Very rarely you come across a cinema that defines cinematic perfection from the first frame to the last, one that exhibits precision craftsmanship in even the smallest aspects of filmmaking, one that takes you on an unforgettable journey & leaves you absolutely speechless in the end, and for me, Paul Thomas Anderson’s There Will Be Blood is one such picture that fits those attributes with remarkable simplicity. A jaw-dropping work of blazing originality, an extremely fascinating vignette of greed & obsession, and an immensely captivating character study that remains in a league of its own, There Will Be Blood is a haunting portrait of family, religion, hatred, oil & madness which not only marks an artistic high for its writer-director but is the very pinnacle of 21st century cinema that deserves to be ranked amongst the greatest films ever made.
Set during the times when America was just discovering oil, There Will Be Blood tells the story of a ruthless & cunning oilman named Daniel Plainview who in his quest for wealth becomes so obsessed with power & greed that he ends up completely destroying himself as well as those closest to him. The majority of plot takes place in Little Boston, California, where Daniel tries to buy out a ranch from the Sunday family, after being informed about oil deposits in the area by one of family’s estranged members, but their younger son, Eli, is able to see through Daniel’s real intentions and tries to intervene by asking for more money in order to finance his Church of which he is a preacher & a self-proclaimed faith-healer. The rest of the film captures both Plainview & Sunday clashing over matters of business & religion, which culminates with a climactic showdown.
Ever since introducing himself on the big stage during the late 90s with now-considered classics like Boogie Nights & Magnolia, Paul Thomas Anderson has been praised by many as one of the most gifted filmmakers of his generation & a true visionary of modern cinema. And with this feature, he further cements that reputation of his for There Will Be Blood presents the writer-director in sublime form & is a marvel of period filmmaking that I’d have no hesitation in calling his best work to date. The screenplay is inspired from Upton Sinclair’s 1927 novel Oil!, yet deviates enough from the material to be not considered an adaptation. The story in the script is highly character-driven, is filled with interesting characters yet where this master storyteller leaves a lasting impression is in transitioning those pages on the silver screen with precise control over each aspect.
Coming to the technical aspects, every single element of the film manages to work in harmony with each other & is expertly carried out under the director’s supervision. The desolate locations it was shot at are reminiscent of the timeline this period drama is set in & its production design team has done a marvellous job in adding authenticity to even the smallest of details. Cinematography makes very effective use of slow zooms, steady movements, wide tracking or panning shots & long single-takes to capture each n every moment in meticulous detail, all of which is further enhanced by its perfect lighting & precise colour tones. Editing lets the story unfold at its own pace & throughout its 158 minutes of runtime, there exists not one moment that isn’t relevant to its plot. Composed by Jonny Greenwood, the background score is as unsettling as it is unconventional & carries a sinister layer of its own which seamlessly integrates with the film’s events.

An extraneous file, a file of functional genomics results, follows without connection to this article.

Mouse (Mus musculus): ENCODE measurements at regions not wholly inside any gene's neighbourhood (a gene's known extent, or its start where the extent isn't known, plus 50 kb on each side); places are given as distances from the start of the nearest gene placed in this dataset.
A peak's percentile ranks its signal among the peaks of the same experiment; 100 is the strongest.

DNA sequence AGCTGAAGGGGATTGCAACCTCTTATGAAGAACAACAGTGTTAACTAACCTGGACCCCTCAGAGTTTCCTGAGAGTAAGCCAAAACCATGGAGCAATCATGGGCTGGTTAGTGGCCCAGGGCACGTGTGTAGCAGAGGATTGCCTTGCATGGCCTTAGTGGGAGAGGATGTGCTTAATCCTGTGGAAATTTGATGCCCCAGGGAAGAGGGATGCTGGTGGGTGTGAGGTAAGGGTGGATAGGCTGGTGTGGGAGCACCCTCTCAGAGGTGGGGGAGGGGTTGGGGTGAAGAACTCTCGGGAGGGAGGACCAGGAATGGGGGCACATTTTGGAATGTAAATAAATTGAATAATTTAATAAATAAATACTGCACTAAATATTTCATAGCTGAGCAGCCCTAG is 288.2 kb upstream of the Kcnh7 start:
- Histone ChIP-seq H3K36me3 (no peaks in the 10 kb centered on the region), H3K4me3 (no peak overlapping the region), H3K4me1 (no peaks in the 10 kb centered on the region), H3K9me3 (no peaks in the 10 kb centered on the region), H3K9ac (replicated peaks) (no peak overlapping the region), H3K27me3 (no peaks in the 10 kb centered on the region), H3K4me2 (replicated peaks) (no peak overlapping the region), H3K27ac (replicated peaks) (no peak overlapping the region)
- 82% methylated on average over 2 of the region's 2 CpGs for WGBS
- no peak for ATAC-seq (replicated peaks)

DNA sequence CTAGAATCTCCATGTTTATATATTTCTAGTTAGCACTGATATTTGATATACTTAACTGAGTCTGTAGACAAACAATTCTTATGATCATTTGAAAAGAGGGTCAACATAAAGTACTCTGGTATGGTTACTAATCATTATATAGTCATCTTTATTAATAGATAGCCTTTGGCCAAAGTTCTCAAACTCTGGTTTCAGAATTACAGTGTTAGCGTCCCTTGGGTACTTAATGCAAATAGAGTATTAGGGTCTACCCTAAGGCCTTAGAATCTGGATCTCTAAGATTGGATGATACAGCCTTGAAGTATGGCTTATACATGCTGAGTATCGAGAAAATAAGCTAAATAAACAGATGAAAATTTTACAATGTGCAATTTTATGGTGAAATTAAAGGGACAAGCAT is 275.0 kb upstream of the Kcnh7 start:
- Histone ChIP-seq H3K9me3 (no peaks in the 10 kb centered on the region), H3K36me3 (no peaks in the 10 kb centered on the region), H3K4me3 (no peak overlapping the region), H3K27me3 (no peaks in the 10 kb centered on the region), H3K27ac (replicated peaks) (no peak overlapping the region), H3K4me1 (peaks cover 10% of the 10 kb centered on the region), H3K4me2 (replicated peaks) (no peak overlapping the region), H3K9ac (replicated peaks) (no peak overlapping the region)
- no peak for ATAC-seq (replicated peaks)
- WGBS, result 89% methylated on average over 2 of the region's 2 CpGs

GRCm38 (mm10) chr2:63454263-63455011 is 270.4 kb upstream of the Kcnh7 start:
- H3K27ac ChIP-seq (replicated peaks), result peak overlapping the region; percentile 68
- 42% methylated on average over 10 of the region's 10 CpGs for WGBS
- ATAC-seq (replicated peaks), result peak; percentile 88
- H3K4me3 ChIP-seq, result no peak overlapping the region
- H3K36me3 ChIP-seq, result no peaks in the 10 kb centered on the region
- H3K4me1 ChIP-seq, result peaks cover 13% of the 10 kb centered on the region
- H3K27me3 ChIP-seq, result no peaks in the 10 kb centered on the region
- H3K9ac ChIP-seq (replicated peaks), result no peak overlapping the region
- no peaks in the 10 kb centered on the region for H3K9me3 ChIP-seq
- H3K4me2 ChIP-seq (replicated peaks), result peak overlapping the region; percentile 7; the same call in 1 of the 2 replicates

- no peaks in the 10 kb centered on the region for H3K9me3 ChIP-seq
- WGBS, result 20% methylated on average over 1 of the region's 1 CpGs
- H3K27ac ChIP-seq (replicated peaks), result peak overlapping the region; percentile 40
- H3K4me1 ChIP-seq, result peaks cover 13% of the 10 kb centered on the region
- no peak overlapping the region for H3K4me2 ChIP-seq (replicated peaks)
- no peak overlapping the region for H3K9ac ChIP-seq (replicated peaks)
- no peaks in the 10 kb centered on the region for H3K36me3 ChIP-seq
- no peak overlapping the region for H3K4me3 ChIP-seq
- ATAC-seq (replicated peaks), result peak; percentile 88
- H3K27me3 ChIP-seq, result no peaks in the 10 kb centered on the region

Anderson once stated that he wishes to work with Daniel Day-Lewis & wrote the script with him in mind. Now, Daniel Day-Lewis needs no introduction for anyone who’s seen his earlier works knows his innate ability to get under the skin of his characters & play them from inside-out. Anderson had already done a great job in carving out & refining the character of Daniel Plainview but the sheer intensity & passion with which Day-Lewis brings Plainview to life simply transcends all expectations for it is an absolutely maddening, extraordinary & career-best performance from the actor who is only getting better with age, and this work from him almost single-handedly elevates an already great cinema to an even higher level of greatness. But there’s also strong supporting work from Dillon Freasier as H.W. Plainview; Daniel’s adopted son, & Paul Dano as Eli Sunday; a self-proclaimed prophet at the local church who matches Plainview with the same intent of flourishing their businesses, and the scenes between the two are an absolute delight.
On an overall scale, There Will Be Blood is one of the all-round perfect films of all time & certainly the most flawless work of 21st century cinema. It does benefit from Anderson’s ingenious direction & Day-Lewis’ towering performance but its immaculate set pieces, spellbinding photography, composed editing, unnerving score & other carefully executed elements also play a significant role in its success for the film’s true strength doesn’t come from what it narrates but the way it narrates it from the very beginning to the very end. Exploring the themes of greed, lies, manipulation, obsession & power, the film is an exquisitely detailed, fabulously layered & highly compelling sketch of an ambitious man who drains his humanity for power until all that’s left of him is nothing but an empty shell of a human being. An aesthetic, artistic & influential motion picture that pushes the cinematic art form into new realms, There Will Be Blood marks a pretty huge leap for both Anderson & Day-Lewis when compared to their previous works, and is cinema at its perfect, genuine, complete, crystalline & pure. Watch it twice, at least!